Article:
Sunday, January 29, 2006
"You have elections, right? How's the red-haired woman doing?"
I was quite amazed. The guy has studied European Studies but still, honestly, no one knows that there is an election battle going on in Finland.
Well, the picture may have spoiled the punchline already. The fact that Conan O'Brien did Tarja Halonen jokes in his show on NBC has made more people aware that we actually have a president. Not that often that the face of the Finnish president is on NBC. I know this is old news for all Finns because the issue was fully covered in Finnish media when the show was aired. But this restaurant discussion reminded me once again that we do live in a shared media landscape here in the West.
Well, the evening continued by taking a trip down the memory lane with questions such as:
"What was the song of Meatloaf?" (and then loudly with the entire group: I WOULD DO ANYTHING FOR LOVE BUT I WON'T DO THAT. WHAT'S THAT?"
"What was the film with Molly Ringwald? BREAKFAST CLUB!"
"Kylie Minoque did this duet with this guy, right, Jason Donovan. ESPECIALLY FOR YOU!"
It is clear, we are entering our 30s.
Tuesday, January 24, 2006
Saturday, January 21, 2006
I watched last night the first television debate between them after the first round. I found it intriguing. Halonen was clearly tense and she was relatively easy to provoke whereas Niinistö was alert but stayed calm.
They both seem to have an image problem. Halonen started her campaign as the president of the entire nation and is trying to stick to that although she has been forced into a real political battle. Niinistö has a reputation as a precise and no-nonsense economist and is trying to broaden that. The supporters of Niinistö are trying to highlight the fact that Halonen is still a socialist whereas some supporters of Halonen are reminding that Niinistö was ready to make people pay for public libraries.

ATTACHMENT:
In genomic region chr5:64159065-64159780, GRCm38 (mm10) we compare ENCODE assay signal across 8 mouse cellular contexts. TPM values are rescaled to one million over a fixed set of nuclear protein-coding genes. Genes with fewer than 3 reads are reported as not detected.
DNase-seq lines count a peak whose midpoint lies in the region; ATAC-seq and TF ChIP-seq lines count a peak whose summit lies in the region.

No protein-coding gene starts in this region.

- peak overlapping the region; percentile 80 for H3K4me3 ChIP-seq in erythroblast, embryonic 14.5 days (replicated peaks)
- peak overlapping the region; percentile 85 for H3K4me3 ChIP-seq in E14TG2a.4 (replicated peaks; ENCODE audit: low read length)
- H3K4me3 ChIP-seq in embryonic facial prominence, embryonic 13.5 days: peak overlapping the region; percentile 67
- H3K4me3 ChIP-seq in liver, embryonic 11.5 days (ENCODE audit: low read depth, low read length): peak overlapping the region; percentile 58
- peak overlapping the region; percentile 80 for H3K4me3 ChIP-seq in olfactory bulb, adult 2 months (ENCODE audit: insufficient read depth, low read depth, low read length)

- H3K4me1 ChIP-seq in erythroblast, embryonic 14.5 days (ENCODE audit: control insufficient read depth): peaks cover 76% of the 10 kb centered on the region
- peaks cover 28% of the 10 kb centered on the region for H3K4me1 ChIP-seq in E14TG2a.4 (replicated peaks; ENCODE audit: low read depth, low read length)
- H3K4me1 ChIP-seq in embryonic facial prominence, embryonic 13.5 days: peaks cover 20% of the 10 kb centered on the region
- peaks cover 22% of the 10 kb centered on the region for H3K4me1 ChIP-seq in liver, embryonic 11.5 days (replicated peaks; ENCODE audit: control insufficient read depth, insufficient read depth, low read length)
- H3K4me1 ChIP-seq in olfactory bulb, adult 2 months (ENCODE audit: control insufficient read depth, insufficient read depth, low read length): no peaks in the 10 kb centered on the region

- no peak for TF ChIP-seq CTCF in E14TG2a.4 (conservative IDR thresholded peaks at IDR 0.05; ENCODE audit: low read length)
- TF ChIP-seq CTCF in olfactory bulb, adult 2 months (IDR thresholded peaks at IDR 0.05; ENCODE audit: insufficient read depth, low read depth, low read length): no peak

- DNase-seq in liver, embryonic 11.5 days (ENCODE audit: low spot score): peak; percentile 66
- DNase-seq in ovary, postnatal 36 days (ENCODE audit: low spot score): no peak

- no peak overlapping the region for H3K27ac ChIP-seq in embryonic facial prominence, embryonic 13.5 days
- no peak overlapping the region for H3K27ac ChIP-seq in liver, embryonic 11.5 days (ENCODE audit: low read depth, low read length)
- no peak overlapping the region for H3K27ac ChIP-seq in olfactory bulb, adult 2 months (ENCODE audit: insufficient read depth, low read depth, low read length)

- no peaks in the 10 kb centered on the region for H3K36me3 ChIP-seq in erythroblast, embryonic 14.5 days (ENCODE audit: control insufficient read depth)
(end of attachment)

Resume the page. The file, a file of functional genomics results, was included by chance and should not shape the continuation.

For me the situation is troublesome. I think that Halonen has been a superb president but her campaign has not been that good. As I wrote in an earlier post, her campaign has had a tendency for depolitication (is that how you spell it...) whereas Niinistö's is trying to remind that there are alternatives.
Halonen's problem is that she was elected as one of us. As a president she was like an improved version of the good things seen as Finnish (genuine, sincere, straight to the point). In the campaign, however, she has taken the role of president which does not really go together with the former image. Niinistö then again has never strived for being one of us. He plays the card of being A Leader, a charismatic man. Niinistö's economy-driven campaign is highly masculine.
From a point of view of rhetorics the debate on YLE was interesting. The candidates did not seem able to decide whether they should stick to formal Finnish or talk casually. Especially Halonen slipped even inside sentences. Niinistö, then again, is still so appallingly stiff in his articulation. But I guess several Finns interpret this hmmm...eh...well-language as professionalism. In the elections 2000 one of the reasons Esko Aho lost for Halonen was that he was seen as too smooth. The debate reminded again that our political tradition is not a spoken one.
The second half of the debate concentrated on globalisation. I think this was an excellent move because that is an area where the views of our president can make a difference. I was disappointed once again. I find it alarming that both candidates still play into the hands of populists by starting their answer on immigrants by talking about Finnish mass unemployment.